Post-divorce couples often find themselves at events for their children:
Sporting events, piano recitals, graduations, weddings, even welcoming the first grandchild. This can be an especially stressful time for the children. Because of the way the parents have behaved up to this point, children worry about whether Mom and Dad will start fighting on the sidelines…
Will it be OK to invite the parent’s new boyfriend or girlfriend OR who should they greet first, if both parents are at the event?
The negative effects of divorce go on long after the divorce decree is issued.
Recently, I had lunch with a Dr. John Shanken-Kaye, a prominent custody evaluator. His role as an evaluator is to advise the court of his opinion regarding with whom the children should live and who should make decisions. He conducts extensive interviews, writes reports of 100+ pages and appears in court. He remarked during our lunch that parents embroiled in a custody fight often come to his office and tell him:
“They just want what is in their child’s best interest…”and then he tells them that they have already blown that idea by putting the matter in the court’s hands! (…but he will try to salvage what he can.)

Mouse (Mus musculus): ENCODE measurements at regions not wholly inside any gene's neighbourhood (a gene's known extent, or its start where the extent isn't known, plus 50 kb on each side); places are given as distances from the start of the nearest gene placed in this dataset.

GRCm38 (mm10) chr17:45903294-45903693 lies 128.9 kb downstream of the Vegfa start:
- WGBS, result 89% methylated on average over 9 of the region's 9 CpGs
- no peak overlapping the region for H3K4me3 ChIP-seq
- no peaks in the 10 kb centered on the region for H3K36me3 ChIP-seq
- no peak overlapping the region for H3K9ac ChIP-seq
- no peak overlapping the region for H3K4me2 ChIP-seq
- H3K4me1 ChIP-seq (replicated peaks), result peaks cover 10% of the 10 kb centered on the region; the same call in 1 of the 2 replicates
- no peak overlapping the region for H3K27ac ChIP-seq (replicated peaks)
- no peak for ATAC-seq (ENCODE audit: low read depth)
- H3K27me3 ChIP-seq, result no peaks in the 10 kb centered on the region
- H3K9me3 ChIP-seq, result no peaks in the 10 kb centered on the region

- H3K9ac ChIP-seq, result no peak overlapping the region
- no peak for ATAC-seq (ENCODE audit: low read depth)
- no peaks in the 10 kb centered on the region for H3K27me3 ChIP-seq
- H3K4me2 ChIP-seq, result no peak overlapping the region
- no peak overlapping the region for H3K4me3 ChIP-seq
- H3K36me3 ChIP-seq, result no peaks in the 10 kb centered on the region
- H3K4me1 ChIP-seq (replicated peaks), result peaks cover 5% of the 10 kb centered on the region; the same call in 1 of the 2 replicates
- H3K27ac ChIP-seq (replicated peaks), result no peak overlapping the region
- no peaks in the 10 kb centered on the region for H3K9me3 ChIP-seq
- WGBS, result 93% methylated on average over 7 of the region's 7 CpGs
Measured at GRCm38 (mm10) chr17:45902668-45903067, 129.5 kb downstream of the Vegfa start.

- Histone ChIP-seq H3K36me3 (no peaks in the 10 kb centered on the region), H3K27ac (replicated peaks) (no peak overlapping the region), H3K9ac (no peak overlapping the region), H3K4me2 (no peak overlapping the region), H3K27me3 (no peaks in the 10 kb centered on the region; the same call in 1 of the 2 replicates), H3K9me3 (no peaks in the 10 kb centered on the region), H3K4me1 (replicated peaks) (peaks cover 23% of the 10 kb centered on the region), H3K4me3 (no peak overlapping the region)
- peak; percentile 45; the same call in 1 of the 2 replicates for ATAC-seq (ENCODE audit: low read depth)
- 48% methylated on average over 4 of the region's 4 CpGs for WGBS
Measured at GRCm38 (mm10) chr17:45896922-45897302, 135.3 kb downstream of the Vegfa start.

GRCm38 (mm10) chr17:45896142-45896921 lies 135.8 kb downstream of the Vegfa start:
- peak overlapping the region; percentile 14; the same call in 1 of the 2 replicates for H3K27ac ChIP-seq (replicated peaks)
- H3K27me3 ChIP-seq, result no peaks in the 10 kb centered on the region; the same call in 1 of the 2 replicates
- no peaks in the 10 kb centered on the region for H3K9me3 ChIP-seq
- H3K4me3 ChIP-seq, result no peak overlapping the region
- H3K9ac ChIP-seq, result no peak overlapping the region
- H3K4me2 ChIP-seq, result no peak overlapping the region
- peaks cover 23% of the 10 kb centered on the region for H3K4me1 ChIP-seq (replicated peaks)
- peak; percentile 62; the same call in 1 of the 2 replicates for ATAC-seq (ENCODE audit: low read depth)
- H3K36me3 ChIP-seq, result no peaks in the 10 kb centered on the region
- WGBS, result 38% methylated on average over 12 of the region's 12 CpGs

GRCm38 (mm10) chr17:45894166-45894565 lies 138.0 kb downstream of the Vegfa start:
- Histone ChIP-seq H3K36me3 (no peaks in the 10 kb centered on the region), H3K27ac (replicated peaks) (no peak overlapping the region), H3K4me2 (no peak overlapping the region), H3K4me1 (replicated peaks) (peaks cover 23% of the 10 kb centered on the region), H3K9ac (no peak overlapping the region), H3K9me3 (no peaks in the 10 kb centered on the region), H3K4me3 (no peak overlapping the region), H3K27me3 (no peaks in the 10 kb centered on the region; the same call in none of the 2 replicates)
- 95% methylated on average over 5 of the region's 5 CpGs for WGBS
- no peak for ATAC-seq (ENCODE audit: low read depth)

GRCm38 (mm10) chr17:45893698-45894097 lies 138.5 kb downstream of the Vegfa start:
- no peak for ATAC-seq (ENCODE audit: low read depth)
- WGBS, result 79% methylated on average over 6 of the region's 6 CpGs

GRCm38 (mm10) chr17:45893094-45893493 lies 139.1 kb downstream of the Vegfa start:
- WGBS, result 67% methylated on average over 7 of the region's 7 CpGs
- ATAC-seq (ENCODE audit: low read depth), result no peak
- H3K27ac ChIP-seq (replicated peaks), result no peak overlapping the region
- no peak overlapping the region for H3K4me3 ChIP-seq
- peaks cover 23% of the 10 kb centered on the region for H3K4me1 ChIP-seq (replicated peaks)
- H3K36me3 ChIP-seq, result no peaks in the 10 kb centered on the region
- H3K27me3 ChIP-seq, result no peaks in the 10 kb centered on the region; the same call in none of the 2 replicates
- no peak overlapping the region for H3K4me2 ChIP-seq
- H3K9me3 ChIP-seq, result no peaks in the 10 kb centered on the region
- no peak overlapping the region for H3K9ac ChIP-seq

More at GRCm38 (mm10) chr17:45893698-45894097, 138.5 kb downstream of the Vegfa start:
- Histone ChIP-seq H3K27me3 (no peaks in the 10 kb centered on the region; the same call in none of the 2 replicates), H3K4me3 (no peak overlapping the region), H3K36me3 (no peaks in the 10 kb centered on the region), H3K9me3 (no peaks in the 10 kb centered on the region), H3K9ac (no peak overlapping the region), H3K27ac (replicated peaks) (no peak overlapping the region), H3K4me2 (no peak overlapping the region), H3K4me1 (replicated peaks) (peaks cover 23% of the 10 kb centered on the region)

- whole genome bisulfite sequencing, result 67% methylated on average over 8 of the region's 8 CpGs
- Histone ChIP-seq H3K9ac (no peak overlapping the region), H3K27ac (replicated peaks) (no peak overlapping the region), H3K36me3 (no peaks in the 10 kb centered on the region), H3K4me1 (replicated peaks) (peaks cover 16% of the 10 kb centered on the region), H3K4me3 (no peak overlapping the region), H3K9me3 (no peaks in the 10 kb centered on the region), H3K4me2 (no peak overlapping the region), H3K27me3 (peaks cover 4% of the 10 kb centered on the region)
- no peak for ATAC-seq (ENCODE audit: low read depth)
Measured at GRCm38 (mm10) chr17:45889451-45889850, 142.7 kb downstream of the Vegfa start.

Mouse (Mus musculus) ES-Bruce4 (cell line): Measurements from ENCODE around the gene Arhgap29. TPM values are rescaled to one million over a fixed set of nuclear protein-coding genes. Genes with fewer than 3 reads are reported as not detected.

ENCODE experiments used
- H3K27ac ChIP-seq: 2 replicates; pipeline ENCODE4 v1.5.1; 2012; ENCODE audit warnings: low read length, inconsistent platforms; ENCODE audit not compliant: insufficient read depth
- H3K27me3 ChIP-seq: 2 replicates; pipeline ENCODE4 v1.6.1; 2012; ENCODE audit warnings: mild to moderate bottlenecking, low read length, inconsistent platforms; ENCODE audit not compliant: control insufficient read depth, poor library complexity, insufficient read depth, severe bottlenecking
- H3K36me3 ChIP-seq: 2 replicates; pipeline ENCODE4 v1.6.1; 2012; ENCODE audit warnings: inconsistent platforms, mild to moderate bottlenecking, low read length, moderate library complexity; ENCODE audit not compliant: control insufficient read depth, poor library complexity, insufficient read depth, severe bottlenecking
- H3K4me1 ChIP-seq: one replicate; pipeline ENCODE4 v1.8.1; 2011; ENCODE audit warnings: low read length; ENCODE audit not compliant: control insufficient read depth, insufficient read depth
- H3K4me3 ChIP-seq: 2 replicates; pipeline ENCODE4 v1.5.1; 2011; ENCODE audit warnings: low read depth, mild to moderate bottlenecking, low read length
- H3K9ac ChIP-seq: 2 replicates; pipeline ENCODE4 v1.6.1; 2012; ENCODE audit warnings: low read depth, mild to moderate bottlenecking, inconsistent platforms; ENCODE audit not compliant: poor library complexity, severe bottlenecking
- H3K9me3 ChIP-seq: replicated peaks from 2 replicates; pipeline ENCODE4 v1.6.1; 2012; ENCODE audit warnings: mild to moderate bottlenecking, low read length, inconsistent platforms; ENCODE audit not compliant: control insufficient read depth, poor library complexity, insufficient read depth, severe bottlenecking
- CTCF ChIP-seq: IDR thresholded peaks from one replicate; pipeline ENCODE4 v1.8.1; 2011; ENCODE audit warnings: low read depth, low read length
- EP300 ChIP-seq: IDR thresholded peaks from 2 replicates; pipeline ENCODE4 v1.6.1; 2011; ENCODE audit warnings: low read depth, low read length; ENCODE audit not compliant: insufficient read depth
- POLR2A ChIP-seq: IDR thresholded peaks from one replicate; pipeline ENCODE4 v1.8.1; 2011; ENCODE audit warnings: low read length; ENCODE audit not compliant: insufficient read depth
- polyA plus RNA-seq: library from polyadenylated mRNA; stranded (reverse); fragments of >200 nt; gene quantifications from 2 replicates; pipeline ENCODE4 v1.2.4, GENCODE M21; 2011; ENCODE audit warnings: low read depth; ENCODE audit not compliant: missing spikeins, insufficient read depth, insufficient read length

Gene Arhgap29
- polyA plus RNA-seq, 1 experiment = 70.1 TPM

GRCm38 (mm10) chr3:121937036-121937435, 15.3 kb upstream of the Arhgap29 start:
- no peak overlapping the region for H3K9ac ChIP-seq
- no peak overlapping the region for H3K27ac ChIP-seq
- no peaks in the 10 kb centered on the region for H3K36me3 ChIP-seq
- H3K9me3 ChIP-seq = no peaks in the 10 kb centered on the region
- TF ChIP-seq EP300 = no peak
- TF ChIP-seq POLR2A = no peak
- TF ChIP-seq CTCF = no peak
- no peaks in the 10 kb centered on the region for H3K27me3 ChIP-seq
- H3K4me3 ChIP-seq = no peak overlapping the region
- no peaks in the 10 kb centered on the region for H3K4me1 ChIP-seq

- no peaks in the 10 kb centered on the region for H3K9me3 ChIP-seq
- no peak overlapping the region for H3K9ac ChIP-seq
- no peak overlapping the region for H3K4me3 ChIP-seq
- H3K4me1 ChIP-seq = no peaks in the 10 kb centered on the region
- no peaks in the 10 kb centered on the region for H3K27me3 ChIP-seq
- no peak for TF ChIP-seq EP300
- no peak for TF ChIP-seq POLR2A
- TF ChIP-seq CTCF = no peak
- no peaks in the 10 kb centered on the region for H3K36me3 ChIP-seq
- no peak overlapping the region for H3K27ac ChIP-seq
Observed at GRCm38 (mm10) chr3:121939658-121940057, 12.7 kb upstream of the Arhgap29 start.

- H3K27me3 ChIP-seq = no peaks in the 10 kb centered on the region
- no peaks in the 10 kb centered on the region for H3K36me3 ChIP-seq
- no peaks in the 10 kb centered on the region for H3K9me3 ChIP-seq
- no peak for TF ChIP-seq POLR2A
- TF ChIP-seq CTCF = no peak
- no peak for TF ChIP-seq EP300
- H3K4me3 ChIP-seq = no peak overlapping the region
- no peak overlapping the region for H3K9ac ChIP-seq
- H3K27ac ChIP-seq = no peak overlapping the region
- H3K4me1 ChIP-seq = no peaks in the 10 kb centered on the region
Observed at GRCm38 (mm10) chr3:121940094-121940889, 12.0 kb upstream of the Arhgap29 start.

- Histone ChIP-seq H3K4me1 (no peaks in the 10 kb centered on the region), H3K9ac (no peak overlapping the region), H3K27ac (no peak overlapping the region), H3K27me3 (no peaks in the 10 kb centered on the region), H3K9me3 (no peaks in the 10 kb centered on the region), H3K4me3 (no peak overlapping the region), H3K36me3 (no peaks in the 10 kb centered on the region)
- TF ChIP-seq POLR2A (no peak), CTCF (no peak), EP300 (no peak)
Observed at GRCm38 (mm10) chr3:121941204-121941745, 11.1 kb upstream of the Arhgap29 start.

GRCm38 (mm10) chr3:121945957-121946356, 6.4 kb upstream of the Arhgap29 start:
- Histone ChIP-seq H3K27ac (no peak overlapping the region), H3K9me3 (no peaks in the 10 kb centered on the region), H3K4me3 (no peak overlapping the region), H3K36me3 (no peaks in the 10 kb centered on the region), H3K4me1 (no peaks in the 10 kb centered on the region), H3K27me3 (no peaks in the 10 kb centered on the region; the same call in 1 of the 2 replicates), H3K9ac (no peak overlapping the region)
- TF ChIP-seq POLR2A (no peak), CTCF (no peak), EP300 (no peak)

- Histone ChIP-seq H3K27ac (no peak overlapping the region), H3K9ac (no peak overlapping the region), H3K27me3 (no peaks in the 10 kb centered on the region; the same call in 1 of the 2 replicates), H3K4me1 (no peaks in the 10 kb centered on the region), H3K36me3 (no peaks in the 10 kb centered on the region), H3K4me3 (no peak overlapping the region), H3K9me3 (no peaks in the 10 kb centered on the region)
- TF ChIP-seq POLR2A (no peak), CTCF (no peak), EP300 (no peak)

The lesson here: Parents can (and should) act in the best interests of their children. When parents make the affirmative choice to resolve issues and conflicts respectfully and peacefully through Collaborative Divorce, their children are relieved of future worries and there is no need to even think about a judge:
They see that their parents are able to communicate and be rational.
They stop being afraid of having their parents together at an event and are happy to have them both in attendance.
Through negotiation and compromise parents model appropriate ways to resolve conflict for their children as opposed showing them a scorched earth, winner take all approach to disagreements.
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